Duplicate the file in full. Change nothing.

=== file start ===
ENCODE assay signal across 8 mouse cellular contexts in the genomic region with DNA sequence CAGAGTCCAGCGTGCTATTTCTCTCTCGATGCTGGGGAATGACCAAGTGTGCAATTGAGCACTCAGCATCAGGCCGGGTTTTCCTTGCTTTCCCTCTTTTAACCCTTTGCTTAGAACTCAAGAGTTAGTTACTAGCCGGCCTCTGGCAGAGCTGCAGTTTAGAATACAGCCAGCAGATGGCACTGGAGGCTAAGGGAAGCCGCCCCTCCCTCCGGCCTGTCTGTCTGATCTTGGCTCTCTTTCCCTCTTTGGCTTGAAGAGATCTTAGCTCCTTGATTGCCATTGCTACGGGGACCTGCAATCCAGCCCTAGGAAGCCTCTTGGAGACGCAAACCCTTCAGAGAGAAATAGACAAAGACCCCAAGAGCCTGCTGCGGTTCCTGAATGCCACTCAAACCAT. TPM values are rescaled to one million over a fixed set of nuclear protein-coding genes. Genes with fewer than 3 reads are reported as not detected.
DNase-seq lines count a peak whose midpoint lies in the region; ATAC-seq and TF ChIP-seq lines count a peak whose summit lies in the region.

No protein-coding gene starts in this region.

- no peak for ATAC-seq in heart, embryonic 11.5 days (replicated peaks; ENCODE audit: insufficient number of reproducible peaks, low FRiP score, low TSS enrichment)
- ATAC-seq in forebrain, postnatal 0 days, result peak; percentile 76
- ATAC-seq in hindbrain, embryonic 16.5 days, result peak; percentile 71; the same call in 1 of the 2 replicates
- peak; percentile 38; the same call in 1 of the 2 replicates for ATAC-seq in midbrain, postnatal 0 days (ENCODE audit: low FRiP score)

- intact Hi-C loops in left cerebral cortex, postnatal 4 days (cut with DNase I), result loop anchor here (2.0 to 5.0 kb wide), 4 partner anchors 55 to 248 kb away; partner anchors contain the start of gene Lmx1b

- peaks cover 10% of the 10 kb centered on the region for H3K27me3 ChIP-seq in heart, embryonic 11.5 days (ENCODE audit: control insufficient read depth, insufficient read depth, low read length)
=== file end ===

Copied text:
ENCODE assay signal across 8 mouse cellular contexts in the genomic region with DNA sequence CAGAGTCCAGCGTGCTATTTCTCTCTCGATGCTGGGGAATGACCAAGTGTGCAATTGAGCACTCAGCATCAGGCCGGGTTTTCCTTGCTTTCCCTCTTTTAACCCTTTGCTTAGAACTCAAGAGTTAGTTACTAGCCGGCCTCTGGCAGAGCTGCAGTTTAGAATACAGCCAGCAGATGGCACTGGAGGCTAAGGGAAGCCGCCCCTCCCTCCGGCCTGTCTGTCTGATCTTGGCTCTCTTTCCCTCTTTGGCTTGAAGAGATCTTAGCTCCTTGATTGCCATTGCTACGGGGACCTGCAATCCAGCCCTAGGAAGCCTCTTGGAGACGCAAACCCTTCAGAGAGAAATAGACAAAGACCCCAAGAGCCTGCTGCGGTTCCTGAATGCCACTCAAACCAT. TPM values are rescaled to one million over a fixed set of nuclear protein-coding genes. Genes with fewer than 3 reads are reported as not detected.
DNase-seq lines count a peak whose midpoint lies in the region; ATAC-seq and TF ChIP-seq lines count a peak whose summit lies in the region.

No protein-coding gene starts in this region.

- no peak for ATAC-seq in heart, embryonic 11.5 days (replicated peaks; ENCODE audit: insufficient number of reproducible peaks, low FRiP score, low TSS enrichment)
- ATAC-seq in forebrain, postnatal 0 days, result peak; percentile 76
- ATAC-seq in hindbrain, embryonic 16.5 days, result peak; percentile 71; the same call in 1 of the 2 replicates
- peak; percentile 38; the same call in 1 of the 2 replicates for ATAC-seq in midbrain, postnatal 0 days (ENCODE audit: low FRiP score)

- intact Hi-C loops in left cerebral cortex, postnatal 4 days (cut with DNase I), result loop anchor here (2.0 to 5.0 kb wide), 4 partner anchors 55 to 248 kb away; partner anchors contain the start of gene Lmx1b

- peaks cover 10% of the 10 kb centered on the region for H3K27me3 ChIP-seq in heart, embryonic 11.5 days (ENCODE audit: control insufficient read depth, insufficient read depth, low read length)